It’s an Awkward Year
Given then that the awkward year is still awkward how can kids socialize with relative ease?
Every age group is developmentally in a different social place. So let’s begin there.
Two year olds barely understand sharing. Three year olds have NORMAL separation anxiety about leaving home for preschool because they are maybe — maybe finally catching on to the idea that if a parent is absent they will be seen again (at a specified time).
Kids starting kindergarten may be easy-going-run-out-and-meet-the-world-kids or more cautious, guarded, and quiet children.
All this is NORMAL in a normal world growing up. But it won’t feel okay unless their parents feel okay.
Anxiety in Parents Always Affects Kids
My point is that anxious parents breed anxious kids especially in anxiety-ridden environments.
So if we want calm kids, we must calm ourselves on a daily basis and get a hold on why we are not at ease if that is the case.
Do We Coach Kids About Topics to Talk About with Other Kids?
We won’t need to coach kids on topics to talk about if we set an easy-going pace. They’ll talk about their teachers, their summers, what they’re expected to do that’s chalked on the black board. They’ll compare lunches from their lunch boxes and trade cookies and snacks. This is everyday stuff they don’t have to be told about. IF WE ARE GIVING THEM A CALM SEND-OFF.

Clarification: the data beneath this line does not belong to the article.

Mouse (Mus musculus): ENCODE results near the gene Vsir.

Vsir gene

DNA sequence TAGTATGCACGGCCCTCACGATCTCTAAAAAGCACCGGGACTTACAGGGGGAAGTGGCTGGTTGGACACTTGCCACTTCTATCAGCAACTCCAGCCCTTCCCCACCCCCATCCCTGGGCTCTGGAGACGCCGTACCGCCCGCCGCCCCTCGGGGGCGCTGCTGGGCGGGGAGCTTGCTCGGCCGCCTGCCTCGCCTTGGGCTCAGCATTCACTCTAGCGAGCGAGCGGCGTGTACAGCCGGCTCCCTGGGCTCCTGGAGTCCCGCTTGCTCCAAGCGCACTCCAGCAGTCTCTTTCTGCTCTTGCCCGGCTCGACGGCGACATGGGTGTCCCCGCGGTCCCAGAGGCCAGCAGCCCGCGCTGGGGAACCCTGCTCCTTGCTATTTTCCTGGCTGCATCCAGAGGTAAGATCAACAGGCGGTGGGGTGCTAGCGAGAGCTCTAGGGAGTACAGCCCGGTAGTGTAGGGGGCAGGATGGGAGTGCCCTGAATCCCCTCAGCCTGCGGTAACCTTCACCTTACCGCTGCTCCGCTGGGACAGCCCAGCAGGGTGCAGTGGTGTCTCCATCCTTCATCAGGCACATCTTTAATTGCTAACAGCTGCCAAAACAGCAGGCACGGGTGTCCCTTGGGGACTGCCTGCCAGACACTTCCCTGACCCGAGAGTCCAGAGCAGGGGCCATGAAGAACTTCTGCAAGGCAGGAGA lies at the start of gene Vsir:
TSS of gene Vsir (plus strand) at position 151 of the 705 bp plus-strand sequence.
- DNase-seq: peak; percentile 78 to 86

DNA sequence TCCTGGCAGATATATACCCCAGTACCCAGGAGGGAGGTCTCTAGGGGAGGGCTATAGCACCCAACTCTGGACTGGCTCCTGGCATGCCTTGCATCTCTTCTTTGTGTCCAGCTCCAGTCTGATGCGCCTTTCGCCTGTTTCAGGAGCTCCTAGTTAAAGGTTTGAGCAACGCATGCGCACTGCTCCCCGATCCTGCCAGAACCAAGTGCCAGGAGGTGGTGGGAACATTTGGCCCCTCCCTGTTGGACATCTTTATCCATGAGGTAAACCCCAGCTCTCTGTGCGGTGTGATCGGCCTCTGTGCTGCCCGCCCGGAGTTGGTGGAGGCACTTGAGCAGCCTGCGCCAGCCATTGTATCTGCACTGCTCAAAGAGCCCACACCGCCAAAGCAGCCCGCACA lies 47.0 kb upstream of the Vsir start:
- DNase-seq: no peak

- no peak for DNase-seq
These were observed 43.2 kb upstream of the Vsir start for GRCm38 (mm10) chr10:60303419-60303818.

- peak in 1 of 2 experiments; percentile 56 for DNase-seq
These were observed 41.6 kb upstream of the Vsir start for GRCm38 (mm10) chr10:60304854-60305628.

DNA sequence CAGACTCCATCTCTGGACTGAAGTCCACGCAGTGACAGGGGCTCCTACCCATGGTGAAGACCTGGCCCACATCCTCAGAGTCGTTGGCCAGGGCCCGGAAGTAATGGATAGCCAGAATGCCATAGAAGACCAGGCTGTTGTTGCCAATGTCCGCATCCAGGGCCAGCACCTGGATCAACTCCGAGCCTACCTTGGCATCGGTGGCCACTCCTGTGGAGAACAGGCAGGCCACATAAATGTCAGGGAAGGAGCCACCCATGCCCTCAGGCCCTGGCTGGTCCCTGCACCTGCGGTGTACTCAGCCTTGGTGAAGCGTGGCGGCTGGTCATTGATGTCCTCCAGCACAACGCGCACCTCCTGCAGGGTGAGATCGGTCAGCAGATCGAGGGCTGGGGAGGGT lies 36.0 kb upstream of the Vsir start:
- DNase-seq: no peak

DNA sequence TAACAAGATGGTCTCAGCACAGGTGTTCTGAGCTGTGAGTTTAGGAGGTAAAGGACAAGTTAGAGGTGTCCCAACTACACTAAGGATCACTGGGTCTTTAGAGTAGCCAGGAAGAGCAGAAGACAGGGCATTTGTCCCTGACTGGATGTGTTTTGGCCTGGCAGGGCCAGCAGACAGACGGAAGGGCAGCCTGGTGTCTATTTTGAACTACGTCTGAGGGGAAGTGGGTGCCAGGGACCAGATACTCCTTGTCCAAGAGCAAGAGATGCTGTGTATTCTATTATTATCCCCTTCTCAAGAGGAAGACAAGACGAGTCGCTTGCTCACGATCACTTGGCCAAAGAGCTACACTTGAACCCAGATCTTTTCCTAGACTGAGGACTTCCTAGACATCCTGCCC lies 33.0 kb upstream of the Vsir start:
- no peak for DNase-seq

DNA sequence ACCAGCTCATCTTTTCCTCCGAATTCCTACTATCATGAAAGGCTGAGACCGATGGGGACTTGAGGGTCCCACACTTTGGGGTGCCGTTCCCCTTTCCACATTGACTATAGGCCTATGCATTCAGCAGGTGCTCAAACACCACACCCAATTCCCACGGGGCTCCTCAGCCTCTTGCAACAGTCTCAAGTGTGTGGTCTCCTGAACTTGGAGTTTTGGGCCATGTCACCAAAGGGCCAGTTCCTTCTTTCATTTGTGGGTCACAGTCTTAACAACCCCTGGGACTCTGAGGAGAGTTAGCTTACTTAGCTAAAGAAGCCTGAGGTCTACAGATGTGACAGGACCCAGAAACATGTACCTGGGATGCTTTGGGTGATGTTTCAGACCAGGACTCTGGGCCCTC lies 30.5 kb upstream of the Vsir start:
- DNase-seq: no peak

All this need for approval from adults, acceptance by their peers, and a feeling of belonging goes for teens as well but exponentially.
Let them decide if they want a haircut before school and who should do it.
Let them decide the back to school clothes they are comfortable in.
Of course, set rules about make-up and minor dress codes that fit your geographic area but lay low, speak quietly, and never yell at a yelling kid!